When people travel to new destinations, they are frequently bewildered by the wide range of available attractions. With limited time and knowledge, they need assistance from someone familiar with the local offerings. Tourism management personnel are often available at hotels, motels, travel agencies and airports to assist travelers in choosing the best destinations.

Skill Requirements

Being personable, engaging and well-informed are required to be competent and successful in the field of tourism management. A tourism manager must be a good listener to be able to recommend sights and attractions that are of genuine interest to specific travelers. She needs to have good computer skills to research prices, event details and walking or driving directions for tourists. Tourism-management personnel have to excel at negotiating package deals that appeal to visitors while making a profit for the tourism company. Good math skills are required to calculate discounts and collect payments for services and tickets.

Job Duties

Tourism-management jobs often require approaching people as they arrive in a hotel lobby or airport to offer them guided tours or tickets to local shows and attractions. A tourism manager has to quickly develop rapport with a wide range of personalities to market and sell services. He must maintain accurate records of transactions and keep his inventory of promotional materials adequate and current. A good part of his job requires him to visit local merchants and tourist attractions to negotiate mutually beneficial deals that generate profits and increase traffic for their companies and his.

Work Conditions

Tourism-management jobs can be performed in a variety of environments including lobbies, airport waiting areas, travel agency offices or freestanding kiosks in areas heavily populated with tourists. The atmosphere is usually energetic and upbeat, fueled by the positive attitudes of people seeking fun and enjoyment. A good part of the job requires standing or walking to interact with potential customers. A tourism manager may be required to wear business casual attire or clothes that reflect a particular event she is promoting. Hours are usually erratic and often include evenings, weekends and holidays.

Educational Requirements

A high school diploma or equivalent is required to apply for a job in tourism management. A degree in history, public relations or tourism management is preferred. Knowledge of local historical facts and attractions is desirable. Some tourism companies offer on-the-job training to new employees.

Salary and Advancement Opportunities

If a tourism company is large, there may be chances for advancement into upper-management positions. Smaller companies are frequently owned and operated by independent contractors, so growth opportunities are limited. According to jobs-salary.com, the average annual salary in July 2010 for a tourism manager in the United States was $40,750.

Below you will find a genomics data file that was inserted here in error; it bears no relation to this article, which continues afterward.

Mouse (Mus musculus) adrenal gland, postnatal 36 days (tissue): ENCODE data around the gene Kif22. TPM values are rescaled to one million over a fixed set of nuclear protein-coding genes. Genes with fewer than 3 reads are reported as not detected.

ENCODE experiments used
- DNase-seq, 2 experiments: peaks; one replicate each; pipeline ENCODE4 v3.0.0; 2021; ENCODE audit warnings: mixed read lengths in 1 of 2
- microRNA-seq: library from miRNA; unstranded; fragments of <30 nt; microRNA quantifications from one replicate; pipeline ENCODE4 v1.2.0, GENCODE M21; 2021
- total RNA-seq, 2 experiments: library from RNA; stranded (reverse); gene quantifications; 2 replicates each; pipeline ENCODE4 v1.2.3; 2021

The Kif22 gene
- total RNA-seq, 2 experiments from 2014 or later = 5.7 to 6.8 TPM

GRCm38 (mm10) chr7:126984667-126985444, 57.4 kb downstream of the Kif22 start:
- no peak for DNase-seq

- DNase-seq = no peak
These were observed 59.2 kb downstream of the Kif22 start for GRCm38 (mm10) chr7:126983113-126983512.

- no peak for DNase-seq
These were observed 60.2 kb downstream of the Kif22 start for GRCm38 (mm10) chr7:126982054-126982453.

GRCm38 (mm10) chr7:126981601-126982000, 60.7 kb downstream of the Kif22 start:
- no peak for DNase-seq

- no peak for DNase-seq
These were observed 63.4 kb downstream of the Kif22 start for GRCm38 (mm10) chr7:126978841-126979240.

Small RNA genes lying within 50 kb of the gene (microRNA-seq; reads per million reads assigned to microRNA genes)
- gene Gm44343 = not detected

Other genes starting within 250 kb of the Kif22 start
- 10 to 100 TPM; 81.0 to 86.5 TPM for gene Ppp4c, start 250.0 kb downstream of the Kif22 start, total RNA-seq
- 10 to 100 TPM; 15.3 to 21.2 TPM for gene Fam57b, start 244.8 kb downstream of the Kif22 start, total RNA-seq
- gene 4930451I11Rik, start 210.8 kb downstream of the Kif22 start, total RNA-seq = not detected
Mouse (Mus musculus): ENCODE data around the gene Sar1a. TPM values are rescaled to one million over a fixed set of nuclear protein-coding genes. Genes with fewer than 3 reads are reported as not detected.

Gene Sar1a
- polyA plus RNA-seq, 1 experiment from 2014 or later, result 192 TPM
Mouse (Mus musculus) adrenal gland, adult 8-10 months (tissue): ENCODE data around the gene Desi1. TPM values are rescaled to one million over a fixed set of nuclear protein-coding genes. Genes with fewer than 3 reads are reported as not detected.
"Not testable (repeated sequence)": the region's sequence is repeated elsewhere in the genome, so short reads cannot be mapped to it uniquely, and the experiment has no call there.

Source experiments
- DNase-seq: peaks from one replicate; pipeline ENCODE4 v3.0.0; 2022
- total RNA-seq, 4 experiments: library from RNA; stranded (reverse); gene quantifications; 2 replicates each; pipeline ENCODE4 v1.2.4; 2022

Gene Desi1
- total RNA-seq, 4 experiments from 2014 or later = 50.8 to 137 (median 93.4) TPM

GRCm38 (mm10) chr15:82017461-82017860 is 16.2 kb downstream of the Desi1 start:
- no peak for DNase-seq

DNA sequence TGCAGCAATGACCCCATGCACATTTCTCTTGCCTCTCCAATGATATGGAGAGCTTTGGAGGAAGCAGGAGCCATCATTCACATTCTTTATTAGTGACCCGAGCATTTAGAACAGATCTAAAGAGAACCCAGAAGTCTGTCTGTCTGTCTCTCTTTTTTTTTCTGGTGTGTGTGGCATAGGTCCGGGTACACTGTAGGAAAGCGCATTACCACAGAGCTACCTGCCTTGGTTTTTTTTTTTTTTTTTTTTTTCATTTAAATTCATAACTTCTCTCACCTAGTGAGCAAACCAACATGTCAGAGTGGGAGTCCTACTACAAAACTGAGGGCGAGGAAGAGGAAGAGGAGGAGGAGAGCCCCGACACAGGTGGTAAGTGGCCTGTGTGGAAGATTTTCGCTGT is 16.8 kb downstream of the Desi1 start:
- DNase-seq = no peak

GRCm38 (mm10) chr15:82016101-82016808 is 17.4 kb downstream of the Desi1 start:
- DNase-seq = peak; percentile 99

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www.ehow.com

Strategy for Tourism (Tribe) ISBN: 978-1-906884-07-9

Strategy for Tourism is an internationally focused text which explains strategic management, analysis and implementation specifically in the tourism industry. It covers strategic management in a variety of tourism contexts, such as organizations, destinations, governments, NGOs and IGOs, as well as for special purposes (e.g. ad- hoc events, sustainability, inclusion, pro-poor). Using global case studies, it provides a complete overview of all the factors required when establishing a strategic plan, covering: * analysis of external factors, including competition, economics and politics; * choice and evaluation of the strategic plan; * implementation, managing and monitoring the plan. Written in a clear, organized and student-friendly style, Strategy for Tourism is a key text for tourism management courses, particularly at undergraduate level 3 and postgraduate. Each chapter features learning objectives, summaries of key journal articles, short illustrative materials, extended case studies, review questions, class activities, chapter summaries and links to relevant websites, plus free access to Power point slides.

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Strategy for Tourism (Tribe) ISBN: 978-1-906884-07-9

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Tourism Management - 4th Edition ISBN: 9780080969329

Tourism Management Description

One of the leading texts in the field, Tourism Management is the ideal introduction to the fundamentals of tourism as you study for a degree, diploma or single module in the subject.

It is written in an engaging style that assumes no prior knowledge of tourism and builds up your understanding as you progress through this wide ranging global review of the principles of managing tourism. It traces the evolution and future development of tourism and the challenges facing tourism managers in this fast growing sector of the world economy. This book is highly illustrated with diagrams and colour images, and contains short case studies of contemporary themes of interest, as well as new data and statistics.

Key Features

This fourth edition includes new material focused on:
Pro poor tourism and poverty
The importance of Brazil, Russia, India and China (BRIC) Markets
The growing significance of low cost travel by air and on land
Tourism and sustainability, which runs throughout the book as a major theme, highlighting the challenge of climate change and future tourism growth
The growing significance of social media and Web 2.0 in tourism

Readership